One of the most significant examples of mental health not squaring with the behavioral model happened a little over a year ago when Ms. Supervisor changed Naomi’s school hours. I explained that sleep deprivation would surely ensue if her hours were to change. We had seen sleep deprivation result in behavior so bad that she was prescribed anti-psychotics. Her response was “She needs to learn to ask for breaks if she’s sleepy.” Thinking about that one still gets me! Yes, I hold grudges!
I told the behavior specialist about Naomi’s uber-attachment to nail polish. Nails have to be done every day. “She may agree to not do them temporarily,” I told her “I really believe she wants to follow through. But when the rubber meets the road the idea of going to bed without having her nails done gives her enormous anxiety. ‘Nails! Nails! Nails!’ She’ll say. She’s not just being a brat. It’s just that the nail polish has a hold over her that she can’t resist.”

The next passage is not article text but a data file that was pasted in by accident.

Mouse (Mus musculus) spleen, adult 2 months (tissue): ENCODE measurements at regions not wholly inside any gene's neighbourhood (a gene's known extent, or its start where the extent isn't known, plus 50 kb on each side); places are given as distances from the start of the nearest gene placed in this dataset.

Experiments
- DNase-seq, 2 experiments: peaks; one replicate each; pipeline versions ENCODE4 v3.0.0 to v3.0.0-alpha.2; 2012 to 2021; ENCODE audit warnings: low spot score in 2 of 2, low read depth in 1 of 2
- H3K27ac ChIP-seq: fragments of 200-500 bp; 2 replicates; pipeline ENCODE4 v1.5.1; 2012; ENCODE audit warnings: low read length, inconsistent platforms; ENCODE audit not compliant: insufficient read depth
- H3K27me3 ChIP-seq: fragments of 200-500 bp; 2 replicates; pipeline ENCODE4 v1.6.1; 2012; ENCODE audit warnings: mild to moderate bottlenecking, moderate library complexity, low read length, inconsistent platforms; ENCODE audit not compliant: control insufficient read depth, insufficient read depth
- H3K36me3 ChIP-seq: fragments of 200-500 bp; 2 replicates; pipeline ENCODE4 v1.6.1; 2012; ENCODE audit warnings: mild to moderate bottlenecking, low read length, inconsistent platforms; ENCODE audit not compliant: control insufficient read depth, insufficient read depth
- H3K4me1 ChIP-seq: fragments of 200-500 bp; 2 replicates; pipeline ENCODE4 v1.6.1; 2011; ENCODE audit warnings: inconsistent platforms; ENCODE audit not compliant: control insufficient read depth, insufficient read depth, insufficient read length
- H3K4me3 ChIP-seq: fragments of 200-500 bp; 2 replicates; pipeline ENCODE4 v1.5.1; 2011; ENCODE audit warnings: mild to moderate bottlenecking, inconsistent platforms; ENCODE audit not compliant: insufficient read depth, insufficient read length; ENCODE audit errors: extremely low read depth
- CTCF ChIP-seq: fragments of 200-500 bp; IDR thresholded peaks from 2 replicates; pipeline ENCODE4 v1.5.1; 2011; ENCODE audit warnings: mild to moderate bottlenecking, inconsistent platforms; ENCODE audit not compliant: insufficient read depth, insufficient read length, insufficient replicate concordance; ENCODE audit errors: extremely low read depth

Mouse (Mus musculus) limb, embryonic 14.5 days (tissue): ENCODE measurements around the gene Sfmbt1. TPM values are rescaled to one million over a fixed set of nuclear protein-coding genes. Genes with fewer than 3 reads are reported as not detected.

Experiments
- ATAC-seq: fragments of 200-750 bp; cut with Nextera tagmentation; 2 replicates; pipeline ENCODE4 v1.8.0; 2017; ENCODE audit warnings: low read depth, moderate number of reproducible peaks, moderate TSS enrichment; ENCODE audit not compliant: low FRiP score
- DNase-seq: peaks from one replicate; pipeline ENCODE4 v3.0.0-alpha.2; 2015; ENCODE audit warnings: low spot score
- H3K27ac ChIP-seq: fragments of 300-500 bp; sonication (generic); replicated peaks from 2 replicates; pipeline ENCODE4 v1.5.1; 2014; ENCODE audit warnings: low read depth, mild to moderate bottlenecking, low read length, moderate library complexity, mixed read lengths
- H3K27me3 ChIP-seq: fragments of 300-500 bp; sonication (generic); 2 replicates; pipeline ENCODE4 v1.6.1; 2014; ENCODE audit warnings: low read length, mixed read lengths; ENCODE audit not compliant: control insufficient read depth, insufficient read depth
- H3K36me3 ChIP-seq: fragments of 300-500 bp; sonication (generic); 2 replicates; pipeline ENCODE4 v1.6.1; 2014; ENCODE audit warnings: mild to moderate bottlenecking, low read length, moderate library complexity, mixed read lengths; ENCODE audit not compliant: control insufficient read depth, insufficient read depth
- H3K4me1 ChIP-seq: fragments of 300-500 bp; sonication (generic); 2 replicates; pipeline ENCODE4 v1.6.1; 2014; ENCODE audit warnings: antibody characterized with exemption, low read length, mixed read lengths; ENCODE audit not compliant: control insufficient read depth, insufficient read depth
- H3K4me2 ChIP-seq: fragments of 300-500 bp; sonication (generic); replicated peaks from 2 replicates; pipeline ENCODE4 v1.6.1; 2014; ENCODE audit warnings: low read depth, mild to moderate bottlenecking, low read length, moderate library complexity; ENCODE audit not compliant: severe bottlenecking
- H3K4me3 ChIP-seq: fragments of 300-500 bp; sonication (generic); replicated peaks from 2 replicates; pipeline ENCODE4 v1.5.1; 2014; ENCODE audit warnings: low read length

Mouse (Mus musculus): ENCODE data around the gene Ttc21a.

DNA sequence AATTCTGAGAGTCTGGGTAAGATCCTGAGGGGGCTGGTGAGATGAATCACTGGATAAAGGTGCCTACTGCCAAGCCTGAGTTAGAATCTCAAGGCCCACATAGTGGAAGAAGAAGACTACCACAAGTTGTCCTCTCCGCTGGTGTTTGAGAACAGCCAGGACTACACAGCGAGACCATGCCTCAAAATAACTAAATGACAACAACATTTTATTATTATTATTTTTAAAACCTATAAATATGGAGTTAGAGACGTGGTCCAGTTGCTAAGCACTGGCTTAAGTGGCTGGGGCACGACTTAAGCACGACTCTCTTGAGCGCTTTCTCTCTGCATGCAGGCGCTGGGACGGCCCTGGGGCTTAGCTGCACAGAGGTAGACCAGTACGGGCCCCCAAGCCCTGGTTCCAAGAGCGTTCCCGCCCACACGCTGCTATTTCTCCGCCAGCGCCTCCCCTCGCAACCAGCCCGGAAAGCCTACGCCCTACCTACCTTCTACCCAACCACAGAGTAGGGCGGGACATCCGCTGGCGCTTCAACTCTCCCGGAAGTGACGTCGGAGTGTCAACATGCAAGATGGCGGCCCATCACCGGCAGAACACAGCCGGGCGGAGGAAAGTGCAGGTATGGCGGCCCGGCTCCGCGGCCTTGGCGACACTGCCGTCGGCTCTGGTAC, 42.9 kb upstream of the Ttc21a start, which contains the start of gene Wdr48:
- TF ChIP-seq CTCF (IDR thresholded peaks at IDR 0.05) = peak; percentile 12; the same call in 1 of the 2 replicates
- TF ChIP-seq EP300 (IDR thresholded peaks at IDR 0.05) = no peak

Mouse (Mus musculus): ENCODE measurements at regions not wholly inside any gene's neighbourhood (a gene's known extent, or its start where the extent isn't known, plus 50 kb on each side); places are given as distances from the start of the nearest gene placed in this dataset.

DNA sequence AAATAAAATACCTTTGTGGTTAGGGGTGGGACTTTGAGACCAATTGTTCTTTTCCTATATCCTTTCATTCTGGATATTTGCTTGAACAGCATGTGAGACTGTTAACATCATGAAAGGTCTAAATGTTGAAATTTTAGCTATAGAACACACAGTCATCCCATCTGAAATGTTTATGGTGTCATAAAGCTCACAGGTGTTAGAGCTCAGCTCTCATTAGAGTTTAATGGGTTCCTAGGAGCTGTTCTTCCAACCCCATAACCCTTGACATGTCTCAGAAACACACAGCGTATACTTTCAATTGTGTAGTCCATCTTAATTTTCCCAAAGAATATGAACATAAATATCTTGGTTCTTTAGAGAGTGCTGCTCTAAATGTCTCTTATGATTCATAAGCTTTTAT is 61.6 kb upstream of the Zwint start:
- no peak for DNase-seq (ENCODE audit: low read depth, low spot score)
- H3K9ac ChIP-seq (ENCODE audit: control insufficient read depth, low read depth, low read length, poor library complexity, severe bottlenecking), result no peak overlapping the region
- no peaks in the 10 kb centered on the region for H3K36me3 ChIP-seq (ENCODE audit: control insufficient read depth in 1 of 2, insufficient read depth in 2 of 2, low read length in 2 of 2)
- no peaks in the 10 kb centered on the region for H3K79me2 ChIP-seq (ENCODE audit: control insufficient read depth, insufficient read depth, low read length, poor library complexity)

“I know it’s hard,” she said “but once you’ve told her ‘no nail polish’ you can’t go back on that.”
“With that level of anxiety she won’t sleep all night,” I said. “And aside from the fact that sleep is essential to her emotional control, I don’t think it will work. Everything I have read about OCD is that you can’t discipline it out of a person.”
“You have to teach her coping skills,” she said.
“What are the coping skills?”
She went on to describe hugging a pillow or stuffed animal. This really didn’t seem like a reasonable answer.